Active Surveillance: When Your Doctor Wants to Monitor, Not Immediately Treat, Your Cancer

Today, not all cancer is actively treated. Some slow-growing cancers may be monitored closely to determine if treatment is ever needed. This approach is called active surveillance. We talked to UNC REX medical oncologist Ranjit Joseph, MD, to learn more.

What is active surveillance?

Active surveillance is a management strategy where certain cancers are monitored carefully in order to delay or avoid treatment in people who don’t need treatment right away. We use this strategy in situations where delaying treatment for cancer won’t hurt people and, in many cases, can help them avoid treatment and its potential side effects entirely. The other aspect of active surveillance is to detect cancer progression early and intervene when necessary.

When is active surveillance an option?

Active surveillance may be an option if the cancer is slow growing, if treatment may have more side effects than the cancer itself and where delaying treatment is unlikely to cause harm.

Is it possible to spend your life under active surveillance and not ever undergo treatment?

Yes, sometimes there are people we can monitor for a very long time, and some may have cancers that may never need to undergo treatment.

What is the most common type of cancer for which active surveillance is used?

This strategy is most commonly used and preferred for men with very low-risk prostate cancer with a life expectancy of 20 years or greater and low-risk prostate cancer with a life expectancy of 10 years or greater.

In other words, if a person is only expected to live another 10 years and has a very low-risk cancer, we can cure him or her with radiation or surgery, but there are a number of side effects from treatment that could be avoided if we use active surveillance instead. These include complications of surgery, urinary incontinence and erectile dysfunction.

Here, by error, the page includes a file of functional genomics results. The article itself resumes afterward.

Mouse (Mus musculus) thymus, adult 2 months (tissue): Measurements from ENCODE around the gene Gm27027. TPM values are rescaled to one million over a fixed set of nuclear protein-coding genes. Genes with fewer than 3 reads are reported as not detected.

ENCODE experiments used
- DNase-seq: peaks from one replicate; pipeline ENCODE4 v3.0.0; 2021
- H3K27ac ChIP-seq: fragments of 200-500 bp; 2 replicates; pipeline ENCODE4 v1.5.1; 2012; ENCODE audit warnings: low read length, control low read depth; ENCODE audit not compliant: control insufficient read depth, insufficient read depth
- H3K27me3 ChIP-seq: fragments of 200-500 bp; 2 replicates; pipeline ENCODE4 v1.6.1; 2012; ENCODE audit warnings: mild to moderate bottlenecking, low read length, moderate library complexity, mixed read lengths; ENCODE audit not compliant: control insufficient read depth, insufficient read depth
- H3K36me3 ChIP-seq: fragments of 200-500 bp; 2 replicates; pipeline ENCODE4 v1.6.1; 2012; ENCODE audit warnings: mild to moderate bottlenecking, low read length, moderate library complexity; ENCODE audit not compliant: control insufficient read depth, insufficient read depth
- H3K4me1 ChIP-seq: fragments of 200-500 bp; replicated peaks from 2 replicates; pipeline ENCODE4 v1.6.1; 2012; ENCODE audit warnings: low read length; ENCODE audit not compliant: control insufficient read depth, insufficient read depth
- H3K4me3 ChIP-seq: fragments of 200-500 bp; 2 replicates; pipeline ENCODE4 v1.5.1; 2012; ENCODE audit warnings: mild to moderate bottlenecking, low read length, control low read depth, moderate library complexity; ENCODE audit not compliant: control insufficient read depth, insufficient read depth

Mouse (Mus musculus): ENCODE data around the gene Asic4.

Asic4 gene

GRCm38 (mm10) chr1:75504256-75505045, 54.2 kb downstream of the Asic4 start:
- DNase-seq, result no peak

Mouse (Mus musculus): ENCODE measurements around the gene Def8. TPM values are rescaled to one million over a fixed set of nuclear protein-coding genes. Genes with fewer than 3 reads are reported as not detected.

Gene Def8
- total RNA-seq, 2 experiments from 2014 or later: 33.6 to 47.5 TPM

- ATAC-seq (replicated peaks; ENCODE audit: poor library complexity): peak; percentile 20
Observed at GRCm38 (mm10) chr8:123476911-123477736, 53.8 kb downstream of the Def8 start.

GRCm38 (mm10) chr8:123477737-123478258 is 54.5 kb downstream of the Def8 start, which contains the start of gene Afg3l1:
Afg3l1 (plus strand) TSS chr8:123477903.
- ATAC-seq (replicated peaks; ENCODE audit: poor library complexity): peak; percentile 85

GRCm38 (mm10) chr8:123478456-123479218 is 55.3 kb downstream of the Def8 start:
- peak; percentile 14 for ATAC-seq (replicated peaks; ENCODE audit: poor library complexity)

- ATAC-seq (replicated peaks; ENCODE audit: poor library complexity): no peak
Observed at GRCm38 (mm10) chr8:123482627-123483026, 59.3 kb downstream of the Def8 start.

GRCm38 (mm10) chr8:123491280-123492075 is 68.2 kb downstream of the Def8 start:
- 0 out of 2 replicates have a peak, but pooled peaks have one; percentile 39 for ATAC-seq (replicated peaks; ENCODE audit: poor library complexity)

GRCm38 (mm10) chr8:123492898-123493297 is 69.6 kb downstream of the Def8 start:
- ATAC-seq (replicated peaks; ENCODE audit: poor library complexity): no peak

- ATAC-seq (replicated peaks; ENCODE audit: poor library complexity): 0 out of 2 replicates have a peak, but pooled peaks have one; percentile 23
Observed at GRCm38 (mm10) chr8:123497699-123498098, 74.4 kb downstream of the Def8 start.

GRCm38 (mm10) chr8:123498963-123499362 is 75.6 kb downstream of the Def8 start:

For what other types of cancer is active surveillance an option?

We use active surveillance in most stage 1 testicular cancers after the initial surgery to remove the cancer if we feel that the person will obey strict follow-up care that include labs, exams and imaging at specific times for several years. The idea here is that only a small number of people have cancer come back, and by treating everyone with chemotherapy, we would have treated a lot of patients unnecessarily. Of course, any active surveillance treatment plan is only helpful if the person is able and willing to come for follow-up appointments regularly.

We also use active surveillance for some patients with chronic lymphocytic leukemia (CLL) and for some slow-growing lymphomas, such as low-grade follicular lymphoma and nodular lymphocyte-predominant Hodgkin lymphoma. In people with CLL or other stage IV slow-growing lymphomas that do not cause any symptoms, we would only start treatment if they begin to experience significant symptoms from the disease, they are at risk of organ damage, they have low blood counts or their cancer starts to grow more rapidly.

About a third of patients with CLL may never need treatment, and another third may be able to delay treatment until several years down the road. A recent study showed that a select group of patients with nodular lymphocyte-predominant Hodgkin lymphoma have an excellent prognosis, and therefore active surveillance could be a viable initial strategy for those patients.

How often would a patient under active surveillance see his or her doctor, and what would the visit entail?

It depends on the type of cancer. In people with prostate cancer undergoing active surveillance, they typically would have a checkup every six months to a year. This visit would include a PSA (a blood test to measure the patient’s level of prostate-specific antigen, a substance that can be high in men with prostate cancer), a physical exam and a rectal exam, and a prostate biopsy no more than once a year

Can a patient request treatment even if active surveillance is recommended?

Yes. It can be incredibly nerve-racking to think you have cancer and your doctor wants to wait. That’s why it’s important to have an informed discussion with the doctor about what the risks and benefits are of active surveillance or proceeding with treatment. We try our best to identify people appropriately so that we’re giving treatment to the ones that really need it and avoid potentially over-treating patients. But after an informed discussion, we allow people to make their decision.

To learn more about your cancer risk, talk to your doctor. If you need a doctor, find one near you. If you have received a cancer diagnosis and want to learn more about active surveillance, find an oncologist near you.